Anne: It felt like, "Okay, now I have a movie in front of me. I know everything." But normally, yes. I understand what you're saying. You have to go episode by episode and see what they're going to throw at you and use the knowledge from before to keep it consistent with your character and the different storylines.

Jessica: And to that, what was also different with this situation is we were shooting all out of order. A lot of times on TV, you do Episode 1 and then you do Episode 2. You might have a scene or two that you change. But in this, we were shooting some stuff from Episode 8 to Episode 2. So we were shooting like a movie.

Anne: Since it was like each episode was its own story, it was challenging. We would have different episodes a day of different scenes. So it was challenging to remember, "Okay, that was that story. This is this story, this happened before, or this happened after."

Jessica: I don't know that we would've shot that way had we not shut down for as long as we did. There are a lot of layers to all of that.

How the show gives a new perspective to real-life topics

Are there any episodes or storylines that you're excited for viewers to see when the season comes out?

Anne: I loved Season 3, Episode 1, actually. I really am excited to have this show introduced in a new way. I wasn't a part of Seasons 1 and 2, but I watched them all, and this is, in my mind, a completely different take on the show. [Episode] 1 is coming in hot. It's completely different. Everything is incredible.

Jessica: You're like, "You've been waiting, and it was worth the wait." I'm really excited for everyone to see [Anne's character Charly's] storyline, what she brings and the dynamic between her and Isaac and [having] a new person on the ship. But there's lots of cool stuff that goes on with everybody. I'm excited for everyone to come on this ride with us.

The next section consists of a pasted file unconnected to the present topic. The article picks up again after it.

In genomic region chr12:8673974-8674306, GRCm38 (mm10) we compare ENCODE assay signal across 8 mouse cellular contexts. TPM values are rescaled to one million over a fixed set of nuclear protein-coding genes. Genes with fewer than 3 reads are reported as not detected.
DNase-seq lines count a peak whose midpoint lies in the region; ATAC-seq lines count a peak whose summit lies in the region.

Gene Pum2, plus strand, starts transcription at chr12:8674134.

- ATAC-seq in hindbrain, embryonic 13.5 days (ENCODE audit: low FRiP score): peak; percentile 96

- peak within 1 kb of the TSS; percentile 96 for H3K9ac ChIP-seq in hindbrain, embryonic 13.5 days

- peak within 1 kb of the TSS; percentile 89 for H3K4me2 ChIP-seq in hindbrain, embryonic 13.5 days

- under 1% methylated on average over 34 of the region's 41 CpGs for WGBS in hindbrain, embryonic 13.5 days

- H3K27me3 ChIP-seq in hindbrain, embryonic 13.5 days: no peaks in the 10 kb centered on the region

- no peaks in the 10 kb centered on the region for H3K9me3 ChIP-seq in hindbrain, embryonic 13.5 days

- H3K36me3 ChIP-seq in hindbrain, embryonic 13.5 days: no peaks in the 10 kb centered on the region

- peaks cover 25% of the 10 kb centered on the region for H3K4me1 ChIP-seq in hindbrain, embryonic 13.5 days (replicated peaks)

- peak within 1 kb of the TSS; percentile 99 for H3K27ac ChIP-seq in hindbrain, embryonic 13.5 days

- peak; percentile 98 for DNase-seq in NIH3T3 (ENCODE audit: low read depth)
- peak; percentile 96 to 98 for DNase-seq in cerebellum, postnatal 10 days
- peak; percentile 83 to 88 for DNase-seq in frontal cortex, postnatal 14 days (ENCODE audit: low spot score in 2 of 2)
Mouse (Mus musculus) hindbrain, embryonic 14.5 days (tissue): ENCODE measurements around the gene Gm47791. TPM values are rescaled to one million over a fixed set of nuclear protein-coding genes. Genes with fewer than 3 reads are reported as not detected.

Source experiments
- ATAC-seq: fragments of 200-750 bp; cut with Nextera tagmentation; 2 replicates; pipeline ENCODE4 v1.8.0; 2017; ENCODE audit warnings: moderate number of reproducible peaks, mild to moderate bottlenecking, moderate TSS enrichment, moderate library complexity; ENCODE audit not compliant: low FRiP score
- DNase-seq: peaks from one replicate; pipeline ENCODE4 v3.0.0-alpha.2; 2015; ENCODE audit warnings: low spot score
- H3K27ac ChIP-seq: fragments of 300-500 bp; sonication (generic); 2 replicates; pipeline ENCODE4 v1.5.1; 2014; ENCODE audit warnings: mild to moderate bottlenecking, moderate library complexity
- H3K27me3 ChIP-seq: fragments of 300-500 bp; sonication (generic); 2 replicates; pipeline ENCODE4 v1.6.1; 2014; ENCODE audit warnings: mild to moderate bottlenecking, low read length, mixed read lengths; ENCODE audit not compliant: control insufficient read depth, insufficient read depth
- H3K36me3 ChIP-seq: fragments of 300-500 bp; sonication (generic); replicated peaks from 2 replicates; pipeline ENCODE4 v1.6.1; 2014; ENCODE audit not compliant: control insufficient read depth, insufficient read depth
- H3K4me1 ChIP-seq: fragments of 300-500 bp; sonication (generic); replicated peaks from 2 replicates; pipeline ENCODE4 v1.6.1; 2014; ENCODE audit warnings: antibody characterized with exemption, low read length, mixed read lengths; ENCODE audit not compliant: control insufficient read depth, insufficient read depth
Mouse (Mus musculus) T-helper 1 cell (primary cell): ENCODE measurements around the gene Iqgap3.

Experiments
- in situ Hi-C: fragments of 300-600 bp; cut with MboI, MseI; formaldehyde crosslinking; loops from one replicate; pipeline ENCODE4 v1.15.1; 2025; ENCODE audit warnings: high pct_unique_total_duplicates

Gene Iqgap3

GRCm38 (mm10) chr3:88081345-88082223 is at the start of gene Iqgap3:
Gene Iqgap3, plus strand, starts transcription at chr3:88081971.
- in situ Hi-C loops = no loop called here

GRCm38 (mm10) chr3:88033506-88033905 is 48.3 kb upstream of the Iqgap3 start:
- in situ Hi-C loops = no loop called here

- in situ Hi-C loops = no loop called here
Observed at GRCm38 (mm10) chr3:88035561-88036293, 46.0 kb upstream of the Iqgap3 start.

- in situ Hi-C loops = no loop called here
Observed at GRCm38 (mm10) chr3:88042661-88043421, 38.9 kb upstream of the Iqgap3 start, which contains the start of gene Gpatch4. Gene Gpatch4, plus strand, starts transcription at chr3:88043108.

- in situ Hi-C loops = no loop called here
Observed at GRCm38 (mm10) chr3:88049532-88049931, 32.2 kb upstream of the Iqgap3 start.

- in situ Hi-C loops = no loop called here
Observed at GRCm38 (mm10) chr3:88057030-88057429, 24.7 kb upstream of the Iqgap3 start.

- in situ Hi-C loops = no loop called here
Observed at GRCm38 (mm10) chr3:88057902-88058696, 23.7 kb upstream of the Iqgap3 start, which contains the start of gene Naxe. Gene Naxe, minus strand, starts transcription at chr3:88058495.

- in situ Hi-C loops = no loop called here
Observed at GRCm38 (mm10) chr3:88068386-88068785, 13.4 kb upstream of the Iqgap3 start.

We've worked really hard. The writers did an extraordinary job with the storylines — I don't know if I want to say [they're] "current issues," but the things that we touch on, and we get to explore and even go deeper into a little bit more because it is in space and it is this space language.

Anne: That's one of my favorite things about this show, by the way. It's so cool how you can bring in different topics that, on Earth, we see only what we see, but [Seth MacFarlane] is bringing it in such a different way to where there are different galaxies, different ways of life, different planets where you can have non-judgment.

Jessica: [It's] not so narrow of a view. It's like a lens that he opens up your mind to see things in a broader way, which is really beautiful.

Anne: It takes away your own perspective. I think it's brilliant.

How they balance comedy and drama

Anne: It's funny too, obviously. It's not too serious, but it still touches on very serious subjects in a way.

Jessica: They did a really good job with the balance of keeping it ... touching on real issues, but a little taste of comedy. It's a very good balance of all of it.

Did you ever find it difficult to strike that balance of a more lighthearted line in a more serious sequence?

Anne: I feel [Scott Grimes' character] Gordon is always the one that is ...

Jessica: [He] does it perfectly.

Anne: [He'll] dive in and say one small comment that's funny that makes an entire serious scene lift a little bit. And then it goes back into serious mode. But it's those certain characters or those certain moments that are really well played by certain characters when it's a serious or heavy scene.

Jessica: His character somehow brought a little breath of fresh air or a little moment. He was really good at that. I did find it challenging. Thank God we had the directors, Jon [Cassar] and Seth [MacFarlane], with us to help make sure that we were finding those beats and making sure it came across very organically but having the flavor of all of that. I'm so happy I had both of them there, that I trust [them] and they believe in me.

Anne: They're a great team.

Jessica: Great.

Anne: I love that they directed every other episode, even though there were days when, since we shoot out of order, it didn't feel like it was every other day. But Jon and Seth worked so well together. They couldn't come up with a better duo. Normally, on TV shows, you have a different director all the time, so it was nice to have a team every episode.

"The Orville: New Horizons" Season 3 premieres on June 2 on Hulu.

This interview was edited for clarity.